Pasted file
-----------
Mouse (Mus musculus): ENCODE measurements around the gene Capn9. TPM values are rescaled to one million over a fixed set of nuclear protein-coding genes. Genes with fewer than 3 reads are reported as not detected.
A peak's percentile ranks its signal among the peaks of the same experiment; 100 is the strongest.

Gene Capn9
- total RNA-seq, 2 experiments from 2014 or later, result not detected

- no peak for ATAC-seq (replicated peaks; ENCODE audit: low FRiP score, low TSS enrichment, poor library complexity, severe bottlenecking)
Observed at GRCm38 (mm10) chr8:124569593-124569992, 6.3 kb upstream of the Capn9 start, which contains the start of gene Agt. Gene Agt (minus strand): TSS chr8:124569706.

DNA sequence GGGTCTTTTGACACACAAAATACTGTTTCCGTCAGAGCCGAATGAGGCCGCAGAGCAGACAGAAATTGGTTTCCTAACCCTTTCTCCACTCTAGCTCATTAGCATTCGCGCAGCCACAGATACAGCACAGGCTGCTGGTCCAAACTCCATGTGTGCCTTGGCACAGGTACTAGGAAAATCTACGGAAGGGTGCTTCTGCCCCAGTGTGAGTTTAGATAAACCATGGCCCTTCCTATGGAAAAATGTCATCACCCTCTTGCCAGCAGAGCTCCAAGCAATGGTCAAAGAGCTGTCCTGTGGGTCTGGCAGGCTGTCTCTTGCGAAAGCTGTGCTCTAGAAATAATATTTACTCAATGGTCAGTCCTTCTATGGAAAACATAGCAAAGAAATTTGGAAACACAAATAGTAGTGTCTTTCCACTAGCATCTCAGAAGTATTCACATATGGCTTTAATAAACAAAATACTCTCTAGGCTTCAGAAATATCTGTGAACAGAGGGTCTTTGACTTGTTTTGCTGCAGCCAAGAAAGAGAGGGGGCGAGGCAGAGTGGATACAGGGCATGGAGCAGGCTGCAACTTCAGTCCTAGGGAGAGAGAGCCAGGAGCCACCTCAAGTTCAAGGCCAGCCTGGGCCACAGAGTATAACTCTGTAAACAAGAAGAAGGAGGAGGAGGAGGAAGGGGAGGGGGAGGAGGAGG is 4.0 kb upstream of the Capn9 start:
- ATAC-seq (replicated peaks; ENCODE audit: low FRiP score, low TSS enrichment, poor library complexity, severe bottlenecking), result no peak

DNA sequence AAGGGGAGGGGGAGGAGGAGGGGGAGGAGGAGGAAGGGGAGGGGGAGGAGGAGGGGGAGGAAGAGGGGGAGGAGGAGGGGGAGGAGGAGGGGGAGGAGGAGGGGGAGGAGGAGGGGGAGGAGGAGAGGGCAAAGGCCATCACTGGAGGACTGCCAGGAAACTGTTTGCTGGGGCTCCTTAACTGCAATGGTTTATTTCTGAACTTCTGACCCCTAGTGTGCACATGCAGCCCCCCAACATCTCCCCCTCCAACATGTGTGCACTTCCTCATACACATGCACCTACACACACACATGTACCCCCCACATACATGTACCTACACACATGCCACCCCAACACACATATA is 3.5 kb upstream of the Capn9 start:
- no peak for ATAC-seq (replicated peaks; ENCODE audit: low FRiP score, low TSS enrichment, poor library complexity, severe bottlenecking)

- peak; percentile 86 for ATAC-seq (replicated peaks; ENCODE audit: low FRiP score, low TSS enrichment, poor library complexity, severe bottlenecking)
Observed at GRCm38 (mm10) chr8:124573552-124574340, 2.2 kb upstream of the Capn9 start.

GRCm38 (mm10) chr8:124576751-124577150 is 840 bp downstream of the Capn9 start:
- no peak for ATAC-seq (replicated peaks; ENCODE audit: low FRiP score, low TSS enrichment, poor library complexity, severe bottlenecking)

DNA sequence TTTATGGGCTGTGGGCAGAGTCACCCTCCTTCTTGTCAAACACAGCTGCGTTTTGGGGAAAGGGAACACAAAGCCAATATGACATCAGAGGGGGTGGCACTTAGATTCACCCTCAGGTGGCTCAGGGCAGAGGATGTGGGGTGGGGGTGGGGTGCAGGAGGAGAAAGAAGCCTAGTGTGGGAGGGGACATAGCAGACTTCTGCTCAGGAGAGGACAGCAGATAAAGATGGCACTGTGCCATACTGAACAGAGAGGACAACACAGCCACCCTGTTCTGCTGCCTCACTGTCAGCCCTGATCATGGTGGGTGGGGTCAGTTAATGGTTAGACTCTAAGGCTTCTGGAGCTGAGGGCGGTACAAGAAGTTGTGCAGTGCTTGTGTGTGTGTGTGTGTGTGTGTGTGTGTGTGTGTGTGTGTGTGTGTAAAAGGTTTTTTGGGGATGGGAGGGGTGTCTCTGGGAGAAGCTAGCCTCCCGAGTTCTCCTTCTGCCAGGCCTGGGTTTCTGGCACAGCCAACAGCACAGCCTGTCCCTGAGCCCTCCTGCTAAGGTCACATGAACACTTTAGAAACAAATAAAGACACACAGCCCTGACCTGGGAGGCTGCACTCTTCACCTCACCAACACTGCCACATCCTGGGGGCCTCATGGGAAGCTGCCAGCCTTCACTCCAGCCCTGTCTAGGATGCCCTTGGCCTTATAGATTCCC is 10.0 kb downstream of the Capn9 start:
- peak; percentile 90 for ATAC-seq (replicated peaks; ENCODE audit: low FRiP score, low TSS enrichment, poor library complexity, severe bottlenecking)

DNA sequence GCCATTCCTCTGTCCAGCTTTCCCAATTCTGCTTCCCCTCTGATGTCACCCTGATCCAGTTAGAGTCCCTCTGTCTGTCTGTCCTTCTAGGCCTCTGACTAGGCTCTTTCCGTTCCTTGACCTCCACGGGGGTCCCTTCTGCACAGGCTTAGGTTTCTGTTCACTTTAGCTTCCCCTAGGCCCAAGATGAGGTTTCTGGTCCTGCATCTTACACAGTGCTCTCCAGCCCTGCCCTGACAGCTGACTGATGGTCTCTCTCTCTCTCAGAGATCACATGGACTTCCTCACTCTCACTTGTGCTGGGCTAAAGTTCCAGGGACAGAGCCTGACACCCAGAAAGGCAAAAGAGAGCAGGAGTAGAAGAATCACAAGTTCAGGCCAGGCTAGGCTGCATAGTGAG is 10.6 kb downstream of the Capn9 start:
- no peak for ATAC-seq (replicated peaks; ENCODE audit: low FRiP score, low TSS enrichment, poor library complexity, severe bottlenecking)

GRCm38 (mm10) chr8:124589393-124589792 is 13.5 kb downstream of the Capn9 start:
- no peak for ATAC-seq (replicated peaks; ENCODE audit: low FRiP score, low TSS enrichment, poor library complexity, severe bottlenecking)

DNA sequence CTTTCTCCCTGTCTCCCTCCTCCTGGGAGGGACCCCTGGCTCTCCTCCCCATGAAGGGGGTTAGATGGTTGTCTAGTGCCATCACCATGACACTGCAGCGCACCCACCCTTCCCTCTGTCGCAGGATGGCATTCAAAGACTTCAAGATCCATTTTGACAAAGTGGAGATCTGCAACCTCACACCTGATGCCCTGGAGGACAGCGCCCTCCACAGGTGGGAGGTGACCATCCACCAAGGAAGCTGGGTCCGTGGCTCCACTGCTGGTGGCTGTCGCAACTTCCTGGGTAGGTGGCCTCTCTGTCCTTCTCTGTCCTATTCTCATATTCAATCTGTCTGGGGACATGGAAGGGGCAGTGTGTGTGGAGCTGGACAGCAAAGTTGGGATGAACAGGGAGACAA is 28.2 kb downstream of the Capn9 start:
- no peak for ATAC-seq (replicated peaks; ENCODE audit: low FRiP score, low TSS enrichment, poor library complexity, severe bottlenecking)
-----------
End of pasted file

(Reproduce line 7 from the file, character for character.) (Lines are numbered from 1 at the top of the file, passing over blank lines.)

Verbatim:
DNA sequence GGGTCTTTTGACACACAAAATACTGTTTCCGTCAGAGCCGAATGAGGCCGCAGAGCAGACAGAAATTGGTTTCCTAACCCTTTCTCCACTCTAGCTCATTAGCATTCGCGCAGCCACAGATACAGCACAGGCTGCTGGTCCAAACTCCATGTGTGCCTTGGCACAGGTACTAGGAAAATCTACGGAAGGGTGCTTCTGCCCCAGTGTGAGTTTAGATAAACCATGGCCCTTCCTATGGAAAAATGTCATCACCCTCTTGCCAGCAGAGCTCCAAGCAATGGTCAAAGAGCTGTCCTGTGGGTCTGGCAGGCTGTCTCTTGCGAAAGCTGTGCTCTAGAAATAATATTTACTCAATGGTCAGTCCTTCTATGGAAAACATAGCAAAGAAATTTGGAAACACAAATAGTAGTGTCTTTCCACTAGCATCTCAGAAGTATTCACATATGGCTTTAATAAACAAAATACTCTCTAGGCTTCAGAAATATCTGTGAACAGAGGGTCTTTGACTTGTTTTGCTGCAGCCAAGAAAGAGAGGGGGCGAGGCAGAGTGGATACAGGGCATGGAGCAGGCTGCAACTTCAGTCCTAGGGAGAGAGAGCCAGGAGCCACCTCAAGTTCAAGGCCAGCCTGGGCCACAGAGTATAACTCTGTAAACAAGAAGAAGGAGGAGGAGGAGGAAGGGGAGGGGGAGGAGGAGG is 4.0 kb upstream of the Capn9 start: